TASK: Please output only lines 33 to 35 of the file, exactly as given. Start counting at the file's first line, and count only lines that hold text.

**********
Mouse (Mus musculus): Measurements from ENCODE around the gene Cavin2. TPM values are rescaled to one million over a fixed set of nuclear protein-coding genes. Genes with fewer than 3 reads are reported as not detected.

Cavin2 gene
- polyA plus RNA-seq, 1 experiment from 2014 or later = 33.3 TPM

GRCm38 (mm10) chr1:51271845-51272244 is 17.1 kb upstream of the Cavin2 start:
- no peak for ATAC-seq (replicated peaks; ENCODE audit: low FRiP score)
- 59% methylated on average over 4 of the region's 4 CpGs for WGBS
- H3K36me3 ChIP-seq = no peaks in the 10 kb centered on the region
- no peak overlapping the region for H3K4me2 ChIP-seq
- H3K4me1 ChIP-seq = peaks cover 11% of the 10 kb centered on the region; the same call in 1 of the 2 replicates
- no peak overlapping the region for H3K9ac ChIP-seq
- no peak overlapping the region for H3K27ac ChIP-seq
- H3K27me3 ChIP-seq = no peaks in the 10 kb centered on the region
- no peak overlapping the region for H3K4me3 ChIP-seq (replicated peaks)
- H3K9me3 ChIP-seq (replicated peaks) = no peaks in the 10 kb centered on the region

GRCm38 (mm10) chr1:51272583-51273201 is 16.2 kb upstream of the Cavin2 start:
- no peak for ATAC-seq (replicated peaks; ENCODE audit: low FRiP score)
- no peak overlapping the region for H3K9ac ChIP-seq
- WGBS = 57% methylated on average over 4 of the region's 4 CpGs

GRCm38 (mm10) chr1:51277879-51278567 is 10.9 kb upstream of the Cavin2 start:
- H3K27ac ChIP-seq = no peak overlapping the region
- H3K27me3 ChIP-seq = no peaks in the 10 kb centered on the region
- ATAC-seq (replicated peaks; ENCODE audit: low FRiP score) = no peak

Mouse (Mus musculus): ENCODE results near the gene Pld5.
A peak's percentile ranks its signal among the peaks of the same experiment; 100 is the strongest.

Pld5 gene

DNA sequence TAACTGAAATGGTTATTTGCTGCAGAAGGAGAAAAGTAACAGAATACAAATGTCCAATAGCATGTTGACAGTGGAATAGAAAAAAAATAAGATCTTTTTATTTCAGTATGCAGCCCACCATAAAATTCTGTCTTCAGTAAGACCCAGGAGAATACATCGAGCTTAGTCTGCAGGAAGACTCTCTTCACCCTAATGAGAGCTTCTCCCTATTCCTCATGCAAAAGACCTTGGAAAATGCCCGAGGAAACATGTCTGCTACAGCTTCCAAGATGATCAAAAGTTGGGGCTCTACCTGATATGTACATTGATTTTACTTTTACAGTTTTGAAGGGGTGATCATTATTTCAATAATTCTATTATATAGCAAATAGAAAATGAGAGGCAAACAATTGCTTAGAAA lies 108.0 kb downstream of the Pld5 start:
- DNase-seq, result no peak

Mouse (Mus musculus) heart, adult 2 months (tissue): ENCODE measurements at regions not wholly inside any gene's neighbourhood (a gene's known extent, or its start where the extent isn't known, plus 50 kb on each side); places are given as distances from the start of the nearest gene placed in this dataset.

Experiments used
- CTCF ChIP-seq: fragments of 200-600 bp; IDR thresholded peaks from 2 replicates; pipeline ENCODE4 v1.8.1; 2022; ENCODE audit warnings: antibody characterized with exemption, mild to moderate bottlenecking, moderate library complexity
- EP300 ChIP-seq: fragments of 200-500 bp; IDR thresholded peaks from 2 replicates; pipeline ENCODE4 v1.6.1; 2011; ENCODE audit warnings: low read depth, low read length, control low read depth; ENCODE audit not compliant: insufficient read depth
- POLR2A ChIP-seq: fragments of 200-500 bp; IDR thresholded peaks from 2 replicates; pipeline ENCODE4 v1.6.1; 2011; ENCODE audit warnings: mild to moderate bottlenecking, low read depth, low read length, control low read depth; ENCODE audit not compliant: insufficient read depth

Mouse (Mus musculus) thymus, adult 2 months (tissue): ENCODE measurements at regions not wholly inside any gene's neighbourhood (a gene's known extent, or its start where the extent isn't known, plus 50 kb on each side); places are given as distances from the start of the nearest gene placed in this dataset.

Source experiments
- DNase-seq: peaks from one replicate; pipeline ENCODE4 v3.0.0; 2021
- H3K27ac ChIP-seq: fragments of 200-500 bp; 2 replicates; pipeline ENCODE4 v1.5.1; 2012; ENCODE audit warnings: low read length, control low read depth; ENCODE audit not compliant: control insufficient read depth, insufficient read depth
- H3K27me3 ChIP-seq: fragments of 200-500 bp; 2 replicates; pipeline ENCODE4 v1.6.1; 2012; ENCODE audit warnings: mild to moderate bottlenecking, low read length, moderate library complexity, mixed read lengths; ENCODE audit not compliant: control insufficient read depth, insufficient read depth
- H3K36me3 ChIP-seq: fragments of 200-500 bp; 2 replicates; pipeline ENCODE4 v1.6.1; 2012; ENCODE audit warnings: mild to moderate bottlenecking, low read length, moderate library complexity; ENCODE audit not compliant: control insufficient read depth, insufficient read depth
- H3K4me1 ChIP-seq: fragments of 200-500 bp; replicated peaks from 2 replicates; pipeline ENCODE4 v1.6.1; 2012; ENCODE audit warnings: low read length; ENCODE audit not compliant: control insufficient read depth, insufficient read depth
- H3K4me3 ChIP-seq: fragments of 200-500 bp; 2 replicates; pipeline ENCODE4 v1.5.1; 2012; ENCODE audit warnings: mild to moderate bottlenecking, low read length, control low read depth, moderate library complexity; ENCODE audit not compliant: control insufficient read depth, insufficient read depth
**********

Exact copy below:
Mouse (Mus musculus) thymus, adult 2 months (tissue): ENCODE measurements at regions not wholly inside any gene's neighbourhood (a gene's known extent, or its start where the extent isn't known, plus 50 kb on each side); places are given as distances from the start of the nearest gene placed in this dataset.

Source experiments
- DNase-seq: peaks from one replicate; pipeline ENCODE4 v3.0.0; 2021